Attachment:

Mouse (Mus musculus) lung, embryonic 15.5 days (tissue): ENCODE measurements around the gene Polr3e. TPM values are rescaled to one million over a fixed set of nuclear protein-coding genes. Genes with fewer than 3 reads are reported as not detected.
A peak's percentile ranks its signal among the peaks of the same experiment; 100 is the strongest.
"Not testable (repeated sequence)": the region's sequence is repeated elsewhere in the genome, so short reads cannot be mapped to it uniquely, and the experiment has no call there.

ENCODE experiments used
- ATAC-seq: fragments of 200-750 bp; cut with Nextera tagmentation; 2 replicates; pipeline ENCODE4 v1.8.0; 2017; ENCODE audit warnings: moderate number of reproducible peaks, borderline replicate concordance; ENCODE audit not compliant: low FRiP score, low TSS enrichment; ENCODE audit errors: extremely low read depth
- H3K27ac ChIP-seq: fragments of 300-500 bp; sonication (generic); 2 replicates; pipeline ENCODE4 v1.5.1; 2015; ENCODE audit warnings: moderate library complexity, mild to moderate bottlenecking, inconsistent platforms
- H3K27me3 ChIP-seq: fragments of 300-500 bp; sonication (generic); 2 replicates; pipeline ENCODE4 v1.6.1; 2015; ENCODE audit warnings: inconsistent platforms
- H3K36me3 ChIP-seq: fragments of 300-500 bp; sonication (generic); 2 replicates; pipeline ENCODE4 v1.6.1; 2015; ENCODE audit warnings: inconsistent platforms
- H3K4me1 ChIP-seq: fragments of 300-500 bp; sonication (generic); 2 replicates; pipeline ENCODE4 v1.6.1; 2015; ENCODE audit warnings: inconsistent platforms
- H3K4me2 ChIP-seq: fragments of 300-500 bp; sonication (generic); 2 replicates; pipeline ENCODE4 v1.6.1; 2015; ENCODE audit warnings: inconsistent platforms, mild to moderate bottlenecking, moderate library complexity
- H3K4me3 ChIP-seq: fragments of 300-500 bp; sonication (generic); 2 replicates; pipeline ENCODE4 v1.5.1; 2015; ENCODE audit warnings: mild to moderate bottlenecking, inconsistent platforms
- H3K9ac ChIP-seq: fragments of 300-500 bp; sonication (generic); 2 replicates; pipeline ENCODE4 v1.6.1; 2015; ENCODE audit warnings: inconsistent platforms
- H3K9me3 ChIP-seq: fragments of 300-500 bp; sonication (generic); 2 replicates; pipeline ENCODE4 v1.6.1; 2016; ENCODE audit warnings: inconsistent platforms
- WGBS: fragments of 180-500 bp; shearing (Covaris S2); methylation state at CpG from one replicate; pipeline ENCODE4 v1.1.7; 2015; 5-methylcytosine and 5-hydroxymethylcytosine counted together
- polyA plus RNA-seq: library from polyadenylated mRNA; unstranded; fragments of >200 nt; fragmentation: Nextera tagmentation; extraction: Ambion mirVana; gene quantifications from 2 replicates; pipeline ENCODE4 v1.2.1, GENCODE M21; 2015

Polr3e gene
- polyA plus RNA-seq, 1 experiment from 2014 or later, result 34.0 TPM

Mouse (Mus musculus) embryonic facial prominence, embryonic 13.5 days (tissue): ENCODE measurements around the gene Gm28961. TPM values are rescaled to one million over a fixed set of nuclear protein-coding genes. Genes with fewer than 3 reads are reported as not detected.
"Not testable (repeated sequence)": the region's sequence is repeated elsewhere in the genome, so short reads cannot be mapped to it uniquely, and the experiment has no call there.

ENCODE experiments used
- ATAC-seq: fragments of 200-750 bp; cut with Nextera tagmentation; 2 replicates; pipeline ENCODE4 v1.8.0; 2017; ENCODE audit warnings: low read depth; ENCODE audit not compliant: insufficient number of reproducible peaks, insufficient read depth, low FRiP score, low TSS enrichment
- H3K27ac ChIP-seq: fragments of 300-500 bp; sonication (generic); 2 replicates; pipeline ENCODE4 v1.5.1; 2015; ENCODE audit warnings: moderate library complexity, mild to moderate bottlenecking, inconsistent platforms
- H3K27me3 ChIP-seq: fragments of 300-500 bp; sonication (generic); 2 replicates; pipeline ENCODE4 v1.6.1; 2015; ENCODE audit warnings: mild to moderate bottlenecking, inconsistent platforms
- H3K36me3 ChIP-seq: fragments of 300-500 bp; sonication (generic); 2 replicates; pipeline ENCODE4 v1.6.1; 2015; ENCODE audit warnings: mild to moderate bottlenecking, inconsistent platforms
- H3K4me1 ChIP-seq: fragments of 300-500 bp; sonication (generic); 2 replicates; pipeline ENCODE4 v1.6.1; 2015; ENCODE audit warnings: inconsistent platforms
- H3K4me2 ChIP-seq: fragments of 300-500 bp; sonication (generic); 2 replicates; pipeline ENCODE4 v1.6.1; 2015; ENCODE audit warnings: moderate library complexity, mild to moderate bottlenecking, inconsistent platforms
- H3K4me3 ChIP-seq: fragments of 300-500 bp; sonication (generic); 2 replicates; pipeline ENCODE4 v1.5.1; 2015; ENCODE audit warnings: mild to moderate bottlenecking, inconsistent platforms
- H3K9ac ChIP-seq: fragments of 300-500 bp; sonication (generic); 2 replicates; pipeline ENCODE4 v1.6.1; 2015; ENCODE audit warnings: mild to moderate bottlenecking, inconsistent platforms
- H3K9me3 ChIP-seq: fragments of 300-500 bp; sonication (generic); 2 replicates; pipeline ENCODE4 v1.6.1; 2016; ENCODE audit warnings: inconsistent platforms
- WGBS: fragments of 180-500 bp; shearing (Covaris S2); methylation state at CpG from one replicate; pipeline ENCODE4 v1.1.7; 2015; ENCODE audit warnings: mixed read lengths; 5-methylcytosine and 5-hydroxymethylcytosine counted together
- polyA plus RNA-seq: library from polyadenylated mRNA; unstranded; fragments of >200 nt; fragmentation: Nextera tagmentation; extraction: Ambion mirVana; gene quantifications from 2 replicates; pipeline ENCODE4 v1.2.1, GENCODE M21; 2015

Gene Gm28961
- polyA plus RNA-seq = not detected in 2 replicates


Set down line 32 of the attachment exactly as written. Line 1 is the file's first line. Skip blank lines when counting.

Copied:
Gene Gm28961